This winter’s buzz word is hygge – but what is it and how the Dickens do you pronounce it?
Pronounced hu-geh, it’s a Scandinavian concept, Danish in origin, and it’s basically all about getting cosy.
Wendy Barrie, founder of the Scottish Cheese Trail, is married to a Swede called Bosse and the couple are expert at creating hygge.
“It is to compensate for the lack of daylight and create something warm and comfortable for an otherwise harsh time of year, a stress-free environment for when it’s cold and dark outside,” explains Wendy.
“Hygge adds value and depth to life and slows down the pace a bit – a very positive vibe,” she observes.
“In Sweden interestingly they have another name they use too: kura skymning (pronounced coora whooimming) that definitely must be related to Scots coorie doon.”
Wendy reckons that she and Bosse are pretty hygge.
“Home bakes, hot soups, lots of books, multiple candles, lighting at windows, Nordic slippers – never outdoor shoes inside,” she stresses.
Log stoves, lots of natural timber and textiles, lambskins and Shetland knits, and taking the time to make the table inviting before eating are all ways to create the ultimate in hygge.
“Many of us in Scotland were already into hygge without realising it,” says Wendy,” but Nordic noirs on TV have made it cool.”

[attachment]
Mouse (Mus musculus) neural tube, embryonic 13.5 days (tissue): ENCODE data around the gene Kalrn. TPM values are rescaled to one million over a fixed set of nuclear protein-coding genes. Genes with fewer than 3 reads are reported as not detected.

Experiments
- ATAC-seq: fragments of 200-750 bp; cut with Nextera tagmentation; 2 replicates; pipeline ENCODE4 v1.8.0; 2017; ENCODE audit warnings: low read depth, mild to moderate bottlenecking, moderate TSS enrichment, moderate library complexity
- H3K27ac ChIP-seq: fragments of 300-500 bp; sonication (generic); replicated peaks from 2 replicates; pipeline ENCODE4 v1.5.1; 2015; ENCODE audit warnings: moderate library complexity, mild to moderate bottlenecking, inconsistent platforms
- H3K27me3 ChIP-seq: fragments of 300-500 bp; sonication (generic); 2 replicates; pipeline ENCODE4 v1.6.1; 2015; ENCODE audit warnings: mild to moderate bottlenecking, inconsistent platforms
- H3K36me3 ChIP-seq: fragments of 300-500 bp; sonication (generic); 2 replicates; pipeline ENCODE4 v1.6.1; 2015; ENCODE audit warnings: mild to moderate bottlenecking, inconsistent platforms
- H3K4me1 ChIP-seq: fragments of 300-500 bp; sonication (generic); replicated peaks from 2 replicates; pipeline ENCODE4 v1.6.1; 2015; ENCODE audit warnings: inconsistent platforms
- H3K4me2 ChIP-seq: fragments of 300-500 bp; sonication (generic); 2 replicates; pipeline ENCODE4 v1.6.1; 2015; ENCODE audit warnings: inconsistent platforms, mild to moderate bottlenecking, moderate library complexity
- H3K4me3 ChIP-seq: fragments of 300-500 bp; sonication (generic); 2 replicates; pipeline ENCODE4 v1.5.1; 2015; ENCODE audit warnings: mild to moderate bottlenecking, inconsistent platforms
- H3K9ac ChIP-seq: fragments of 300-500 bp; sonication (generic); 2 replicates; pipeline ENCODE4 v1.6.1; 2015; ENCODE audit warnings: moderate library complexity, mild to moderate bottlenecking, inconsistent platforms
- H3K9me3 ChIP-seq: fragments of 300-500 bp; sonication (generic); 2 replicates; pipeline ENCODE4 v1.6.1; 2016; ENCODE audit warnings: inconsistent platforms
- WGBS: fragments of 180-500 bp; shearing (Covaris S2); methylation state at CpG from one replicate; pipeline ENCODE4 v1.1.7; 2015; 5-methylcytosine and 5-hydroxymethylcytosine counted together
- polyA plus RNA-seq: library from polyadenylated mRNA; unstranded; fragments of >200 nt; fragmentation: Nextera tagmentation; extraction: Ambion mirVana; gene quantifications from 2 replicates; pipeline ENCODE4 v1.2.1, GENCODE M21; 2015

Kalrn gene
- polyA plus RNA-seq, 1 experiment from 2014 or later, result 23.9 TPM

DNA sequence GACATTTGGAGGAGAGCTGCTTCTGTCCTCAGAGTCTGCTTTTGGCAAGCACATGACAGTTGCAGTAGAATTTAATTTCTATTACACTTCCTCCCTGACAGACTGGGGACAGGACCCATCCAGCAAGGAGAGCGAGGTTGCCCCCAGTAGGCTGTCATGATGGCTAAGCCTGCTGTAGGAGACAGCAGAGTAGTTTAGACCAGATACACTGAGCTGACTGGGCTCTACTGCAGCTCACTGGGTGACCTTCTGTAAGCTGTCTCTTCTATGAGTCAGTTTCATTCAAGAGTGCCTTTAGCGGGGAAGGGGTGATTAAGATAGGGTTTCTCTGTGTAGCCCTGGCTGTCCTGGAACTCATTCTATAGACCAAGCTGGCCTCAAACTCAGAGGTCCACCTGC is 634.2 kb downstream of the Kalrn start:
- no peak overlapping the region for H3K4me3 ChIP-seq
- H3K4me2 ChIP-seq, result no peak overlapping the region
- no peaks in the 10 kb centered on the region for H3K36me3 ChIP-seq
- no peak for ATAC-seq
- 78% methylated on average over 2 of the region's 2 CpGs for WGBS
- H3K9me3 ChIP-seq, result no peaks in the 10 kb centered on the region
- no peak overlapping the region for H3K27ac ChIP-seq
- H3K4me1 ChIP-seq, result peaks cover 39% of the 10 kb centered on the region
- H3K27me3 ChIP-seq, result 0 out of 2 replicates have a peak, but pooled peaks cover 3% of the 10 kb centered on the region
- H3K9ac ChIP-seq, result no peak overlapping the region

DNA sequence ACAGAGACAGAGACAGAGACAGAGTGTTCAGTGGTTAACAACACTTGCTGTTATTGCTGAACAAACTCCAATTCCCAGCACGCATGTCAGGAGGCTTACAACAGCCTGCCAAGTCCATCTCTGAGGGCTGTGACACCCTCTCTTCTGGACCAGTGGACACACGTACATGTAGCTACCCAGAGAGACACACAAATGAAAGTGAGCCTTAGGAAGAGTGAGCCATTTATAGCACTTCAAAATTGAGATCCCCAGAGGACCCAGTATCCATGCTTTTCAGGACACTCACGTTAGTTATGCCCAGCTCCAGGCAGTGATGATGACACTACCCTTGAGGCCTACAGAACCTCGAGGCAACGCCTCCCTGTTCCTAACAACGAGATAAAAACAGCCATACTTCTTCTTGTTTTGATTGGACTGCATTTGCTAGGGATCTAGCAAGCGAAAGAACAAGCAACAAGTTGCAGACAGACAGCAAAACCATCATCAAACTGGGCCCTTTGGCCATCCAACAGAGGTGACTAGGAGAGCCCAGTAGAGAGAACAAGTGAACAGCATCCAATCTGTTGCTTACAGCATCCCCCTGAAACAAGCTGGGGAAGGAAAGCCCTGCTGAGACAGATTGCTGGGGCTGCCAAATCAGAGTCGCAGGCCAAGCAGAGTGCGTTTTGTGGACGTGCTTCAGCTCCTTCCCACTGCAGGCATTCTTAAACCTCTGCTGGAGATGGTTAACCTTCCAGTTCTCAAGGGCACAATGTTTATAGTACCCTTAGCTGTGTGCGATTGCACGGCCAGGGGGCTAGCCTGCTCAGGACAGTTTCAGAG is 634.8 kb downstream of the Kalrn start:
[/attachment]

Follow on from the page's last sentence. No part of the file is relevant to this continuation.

So what are some easy ways to introduce it into your home without spending a fortune?
“It’s never about spending a fortune – it’s about making it cosy,” says Wendy.
“Night lights and textured throws and cushions, thick socks or slippers, low lights and glogg (mulled wine), steaming mugs of chocolate and definitely the TV off! Good conversation and books.”
And it’s not all about home accessories – you can introduce hygge into cooking too.
“Try chunky soups as a meal or mugs of pureed soups with a wedge of fruit bread as a fika (convivial snack); warming slow cooked stews, whipped cream on warm desserts, cinnamon buns and Danish pastries,” suggests Wendy.
Did you know…?
During Norway’s Polar Nights, the sun is only up for three hours in some parts and not at all in others.
Denmark doesn’t do mountains – its tallest one, Mollehoj, is only 170m high.
The most popular souvenir in Sweden is the commonly-seen “Moose Crossing” taffic warning sign. Many are stolen from roadsides every year.
80% of the population of Iceland won’t rule out the existence of elves and trolls. Roads are even re-routed to go around areas where they are thought to live.
If you reach the age of 30 in Denmark without being married you receive a pepper shaker as a gift.
The zip, the fridge, the pacemaker and the computer mouse were all invented in Sweden.
The inventors of Lego got things started in the Danish town of Billund in 1932, manufacturing step ladders!
Finland is known as the Land of the 1,000 Lakes. In fact there are more than 188,000 with 98,000 islands.